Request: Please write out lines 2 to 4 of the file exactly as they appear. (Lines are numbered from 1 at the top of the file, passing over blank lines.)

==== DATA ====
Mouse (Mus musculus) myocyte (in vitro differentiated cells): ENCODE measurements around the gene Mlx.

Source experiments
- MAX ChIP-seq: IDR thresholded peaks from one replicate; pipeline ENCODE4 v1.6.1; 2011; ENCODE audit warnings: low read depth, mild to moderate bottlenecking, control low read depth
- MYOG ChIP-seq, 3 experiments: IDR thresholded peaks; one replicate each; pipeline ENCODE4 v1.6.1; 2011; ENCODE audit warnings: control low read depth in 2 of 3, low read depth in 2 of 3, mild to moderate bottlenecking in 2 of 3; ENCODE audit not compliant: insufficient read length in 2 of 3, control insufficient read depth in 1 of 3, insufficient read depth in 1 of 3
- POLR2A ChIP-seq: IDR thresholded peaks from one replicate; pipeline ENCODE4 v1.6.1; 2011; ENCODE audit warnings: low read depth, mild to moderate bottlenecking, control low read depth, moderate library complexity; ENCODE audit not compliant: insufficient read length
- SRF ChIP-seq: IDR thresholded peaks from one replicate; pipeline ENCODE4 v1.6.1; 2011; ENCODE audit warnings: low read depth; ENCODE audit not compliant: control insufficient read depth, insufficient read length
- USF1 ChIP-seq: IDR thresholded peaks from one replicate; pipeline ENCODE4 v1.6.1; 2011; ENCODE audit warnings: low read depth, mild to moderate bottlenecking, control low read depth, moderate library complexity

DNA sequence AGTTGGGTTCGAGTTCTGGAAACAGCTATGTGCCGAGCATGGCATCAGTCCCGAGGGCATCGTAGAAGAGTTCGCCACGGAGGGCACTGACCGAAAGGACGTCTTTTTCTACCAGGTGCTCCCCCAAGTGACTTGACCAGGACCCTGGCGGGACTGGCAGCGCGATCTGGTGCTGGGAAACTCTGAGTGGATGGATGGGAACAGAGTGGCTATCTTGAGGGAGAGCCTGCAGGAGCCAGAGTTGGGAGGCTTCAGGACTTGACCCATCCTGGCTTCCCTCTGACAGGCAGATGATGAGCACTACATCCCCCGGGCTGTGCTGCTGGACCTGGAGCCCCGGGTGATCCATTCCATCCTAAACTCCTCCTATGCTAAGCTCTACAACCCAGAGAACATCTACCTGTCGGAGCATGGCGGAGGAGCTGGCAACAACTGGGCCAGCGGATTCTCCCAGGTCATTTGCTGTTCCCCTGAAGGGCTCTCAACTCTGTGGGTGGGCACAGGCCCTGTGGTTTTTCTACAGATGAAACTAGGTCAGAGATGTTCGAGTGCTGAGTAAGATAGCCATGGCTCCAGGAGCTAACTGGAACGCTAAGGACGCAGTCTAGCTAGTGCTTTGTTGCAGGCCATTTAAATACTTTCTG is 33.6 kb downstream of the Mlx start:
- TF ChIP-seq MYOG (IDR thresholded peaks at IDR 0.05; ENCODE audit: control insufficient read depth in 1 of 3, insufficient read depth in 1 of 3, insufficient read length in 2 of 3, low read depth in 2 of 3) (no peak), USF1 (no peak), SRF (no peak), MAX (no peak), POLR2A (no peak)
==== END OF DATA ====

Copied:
Source experiments
- MAX ChIP-seq: IDR thresholded peaks from one replicate; pipeline ENCODE4 v1.6.1; 2011; ENCODE audit warnings: low read depth, mild to moderate bottlenecking, control low read depth
- MYOG ChIP-seq, 3 experiments: IDR thresholded peaks; one replicate each; pipeline ENCODE4 v1.6.1; 2011; ENCODE audit warnings: control low read depth in 2 of 3, low read depth in 2 of 3, mild to moderate bottlenecking in 2 of 3; ENCODE audit not compliant: insufficient read length in 2 of 3, control insufficient read depth in 1 of 3, insufficient read depth in 1 of 3